Â Well, that is an investment rate.

Â But what do we mean by continuous compounding?

Â Let's assume an annual interest rate of r and

Â an initial investment of money at time 0.

Â If we were to compound our interest yearly,

Â then after one year, the amount of money we would have would be our initial

Â investment plus that initial investment times the annual interest rate.

Â We could write that as the initial investment times quantity (1 + r).

Â If however, we compounded that interest monthly, then what would we get?

Â After one year we would have the initial investment times quantity

Â (1 + r/12), which is how much we would earn in January.

Â Then we would multiple all of that

Â by quantity (1 + r/12) at the end of February.

Â We would continue on until the end of the year, giving another factor of (1 + r/12).

Â That means at the end of the year we would have the initial

Â investment times quantity (1 + r/12) to the 12th power.

Â That's actually a little bit more than we would get from an annual compounding.

Â Now, of courseâ‰¤ monthly compounding is maybe not so

Â accurate because they have different days per month, so we can do it daily and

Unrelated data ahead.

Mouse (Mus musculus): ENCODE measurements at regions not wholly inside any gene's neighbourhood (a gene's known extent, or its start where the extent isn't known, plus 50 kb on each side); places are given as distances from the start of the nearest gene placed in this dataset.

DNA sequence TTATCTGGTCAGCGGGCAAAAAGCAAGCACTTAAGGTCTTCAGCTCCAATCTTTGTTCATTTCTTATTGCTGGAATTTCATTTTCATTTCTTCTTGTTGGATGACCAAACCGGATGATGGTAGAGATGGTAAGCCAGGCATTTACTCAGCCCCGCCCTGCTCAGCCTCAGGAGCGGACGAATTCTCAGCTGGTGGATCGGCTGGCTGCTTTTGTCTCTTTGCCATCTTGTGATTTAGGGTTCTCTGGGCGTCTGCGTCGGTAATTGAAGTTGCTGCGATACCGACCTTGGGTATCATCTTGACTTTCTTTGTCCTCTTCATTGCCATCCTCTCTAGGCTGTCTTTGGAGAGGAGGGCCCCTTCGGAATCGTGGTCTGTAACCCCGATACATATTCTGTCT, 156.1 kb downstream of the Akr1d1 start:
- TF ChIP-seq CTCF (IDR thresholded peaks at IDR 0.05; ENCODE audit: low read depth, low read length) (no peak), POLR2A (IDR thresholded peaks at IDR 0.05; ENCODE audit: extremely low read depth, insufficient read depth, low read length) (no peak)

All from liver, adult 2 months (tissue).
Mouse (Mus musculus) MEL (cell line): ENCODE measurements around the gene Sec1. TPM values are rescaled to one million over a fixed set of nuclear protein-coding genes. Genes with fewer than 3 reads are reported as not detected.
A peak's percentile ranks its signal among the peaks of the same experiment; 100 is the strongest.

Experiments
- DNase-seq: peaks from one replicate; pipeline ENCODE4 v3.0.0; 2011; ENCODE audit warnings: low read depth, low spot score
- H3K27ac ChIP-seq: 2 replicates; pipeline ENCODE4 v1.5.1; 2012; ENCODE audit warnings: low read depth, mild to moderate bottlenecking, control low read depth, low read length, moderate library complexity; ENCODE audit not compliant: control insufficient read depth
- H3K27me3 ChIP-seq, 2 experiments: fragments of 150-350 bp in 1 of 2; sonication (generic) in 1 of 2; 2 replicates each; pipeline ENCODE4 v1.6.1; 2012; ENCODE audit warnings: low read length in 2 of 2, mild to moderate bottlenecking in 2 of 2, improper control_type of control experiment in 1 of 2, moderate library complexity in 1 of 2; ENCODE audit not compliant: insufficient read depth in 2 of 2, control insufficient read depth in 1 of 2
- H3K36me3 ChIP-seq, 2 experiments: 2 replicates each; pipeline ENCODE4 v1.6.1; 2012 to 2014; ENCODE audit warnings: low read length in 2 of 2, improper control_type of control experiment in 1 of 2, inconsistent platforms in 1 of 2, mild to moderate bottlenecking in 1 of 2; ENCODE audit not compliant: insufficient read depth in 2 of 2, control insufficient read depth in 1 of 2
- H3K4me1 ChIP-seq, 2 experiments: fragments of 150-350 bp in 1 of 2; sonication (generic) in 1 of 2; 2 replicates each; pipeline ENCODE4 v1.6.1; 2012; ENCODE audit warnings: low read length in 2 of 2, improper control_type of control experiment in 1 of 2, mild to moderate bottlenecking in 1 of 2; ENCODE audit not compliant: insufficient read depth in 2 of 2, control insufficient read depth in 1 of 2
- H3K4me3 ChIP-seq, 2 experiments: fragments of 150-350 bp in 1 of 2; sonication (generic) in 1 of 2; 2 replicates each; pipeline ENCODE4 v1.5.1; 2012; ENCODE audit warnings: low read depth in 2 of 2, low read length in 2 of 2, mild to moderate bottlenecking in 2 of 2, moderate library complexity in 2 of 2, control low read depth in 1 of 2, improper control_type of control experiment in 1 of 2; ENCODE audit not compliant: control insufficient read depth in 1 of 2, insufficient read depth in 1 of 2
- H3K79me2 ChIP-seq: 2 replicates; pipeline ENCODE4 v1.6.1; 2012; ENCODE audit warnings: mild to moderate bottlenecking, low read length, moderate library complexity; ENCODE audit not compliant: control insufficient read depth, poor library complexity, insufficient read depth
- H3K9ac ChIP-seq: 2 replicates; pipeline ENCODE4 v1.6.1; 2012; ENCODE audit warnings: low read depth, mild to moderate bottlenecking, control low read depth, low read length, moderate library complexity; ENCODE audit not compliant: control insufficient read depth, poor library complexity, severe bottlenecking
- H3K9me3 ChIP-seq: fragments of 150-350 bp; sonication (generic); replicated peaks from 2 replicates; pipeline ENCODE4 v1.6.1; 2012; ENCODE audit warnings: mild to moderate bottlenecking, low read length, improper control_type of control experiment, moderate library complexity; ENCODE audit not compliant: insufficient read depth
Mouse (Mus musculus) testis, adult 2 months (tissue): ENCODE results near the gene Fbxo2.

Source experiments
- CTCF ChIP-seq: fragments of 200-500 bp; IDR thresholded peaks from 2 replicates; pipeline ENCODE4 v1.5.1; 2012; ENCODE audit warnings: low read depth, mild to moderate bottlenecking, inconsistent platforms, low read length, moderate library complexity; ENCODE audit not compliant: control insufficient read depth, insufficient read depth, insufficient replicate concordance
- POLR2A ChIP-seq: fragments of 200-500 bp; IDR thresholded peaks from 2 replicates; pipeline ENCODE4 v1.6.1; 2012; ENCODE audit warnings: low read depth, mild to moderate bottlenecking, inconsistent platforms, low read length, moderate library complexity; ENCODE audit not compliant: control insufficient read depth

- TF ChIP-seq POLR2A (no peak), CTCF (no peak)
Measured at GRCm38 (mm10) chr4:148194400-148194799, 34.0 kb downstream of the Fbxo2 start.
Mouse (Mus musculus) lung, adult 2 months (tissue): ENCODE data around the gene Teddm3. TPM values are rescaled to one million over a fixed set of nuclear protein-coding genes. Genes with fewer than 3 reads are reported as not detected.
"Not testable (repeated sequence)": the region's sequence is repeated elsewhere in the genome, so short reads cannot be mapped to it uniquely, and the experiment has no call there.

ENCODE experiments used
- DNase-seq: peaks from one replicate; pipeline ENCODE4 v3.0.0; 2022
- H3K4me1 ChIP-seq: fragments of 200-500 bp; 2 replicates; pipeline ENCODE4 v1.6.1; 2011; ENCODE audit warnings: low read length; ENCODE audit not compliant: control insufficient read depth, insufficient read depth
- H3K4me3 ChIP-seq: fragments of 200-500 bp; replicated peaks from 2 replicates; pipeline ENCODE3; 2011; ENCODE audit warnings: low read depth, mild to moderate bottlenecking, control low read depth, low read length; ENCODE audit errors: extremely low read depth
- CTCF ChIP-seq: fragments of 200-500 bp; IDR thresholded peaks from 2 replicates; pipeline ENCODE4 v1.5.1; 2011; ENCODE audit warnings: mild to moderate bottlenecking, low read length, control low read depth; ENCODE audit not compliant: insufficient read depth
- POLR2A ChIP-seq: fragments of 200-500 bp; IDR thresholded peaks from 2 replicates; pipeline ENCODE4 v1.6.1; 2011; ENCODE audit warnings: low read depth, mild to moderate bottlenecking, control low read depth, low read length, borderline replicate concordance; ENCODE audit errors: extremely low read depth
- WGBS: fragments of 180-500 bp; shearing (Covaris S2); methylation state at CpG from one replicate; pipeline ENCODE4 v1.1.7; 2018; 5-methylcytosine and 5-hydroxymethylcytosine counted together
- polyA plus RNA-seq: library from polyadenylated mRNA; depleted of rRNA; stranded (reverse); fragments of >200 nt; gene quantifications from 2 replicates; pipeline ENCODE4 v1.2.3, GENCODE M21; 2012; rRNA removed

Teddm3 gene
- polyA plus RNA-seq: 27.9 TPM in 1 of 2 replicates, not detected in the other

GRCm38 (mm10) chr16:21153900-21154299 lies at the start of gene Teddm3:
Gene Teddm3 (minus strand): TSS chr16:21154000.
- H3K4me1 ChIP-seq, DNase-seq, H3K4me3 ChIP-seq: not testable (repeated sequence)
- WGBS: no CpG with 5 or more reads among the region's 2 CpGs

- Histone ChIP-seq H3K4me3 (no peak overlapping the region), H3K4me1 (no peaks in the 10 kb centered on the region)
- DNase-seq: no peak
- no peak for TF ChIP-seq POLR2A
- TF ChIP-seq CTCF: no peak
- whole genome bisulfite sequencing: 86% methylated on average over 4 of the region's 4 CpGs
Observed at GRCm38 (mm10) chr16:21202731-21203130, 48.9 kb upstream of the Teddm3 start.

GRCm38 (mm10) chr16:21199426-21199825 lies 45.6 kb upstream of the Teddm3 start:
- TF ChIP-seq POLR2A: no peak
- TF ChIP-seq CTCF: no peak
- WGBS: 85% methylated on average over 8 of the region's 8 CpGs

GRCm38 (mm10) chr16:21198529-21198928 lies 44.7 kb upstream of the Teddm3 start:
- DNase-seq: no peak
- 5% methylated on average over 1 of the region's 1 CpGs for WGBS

Â get the initial investment times quantity (1 + r/365) to the 365th power.

Â 5:02

I think you can see where this is going.

Â If we take the limit, then after one year we get the initial investment

Â times the limit as n goes to infinity of quantity (1 + r/n) to the nth power.

Â Now I know you've seen that limit before.

Â You may recall that it is, in fact, e to the r.

Â This is a hint that the standard linear differential

Â equation is really behind what's happening in continuous compounding.

Â Let's see how that falls out.

Â 6:03

Now let's change variables a little bit, and instead of looking at n going to

Â infinity, let us replace 1/n by h,

Â where h is a small amount going to zero.

Â Then the amount of money at time t + h is, from the above,

Â the amount of money at time t times quantity 1 + r times h.

Â And now, expanding out that multiplication,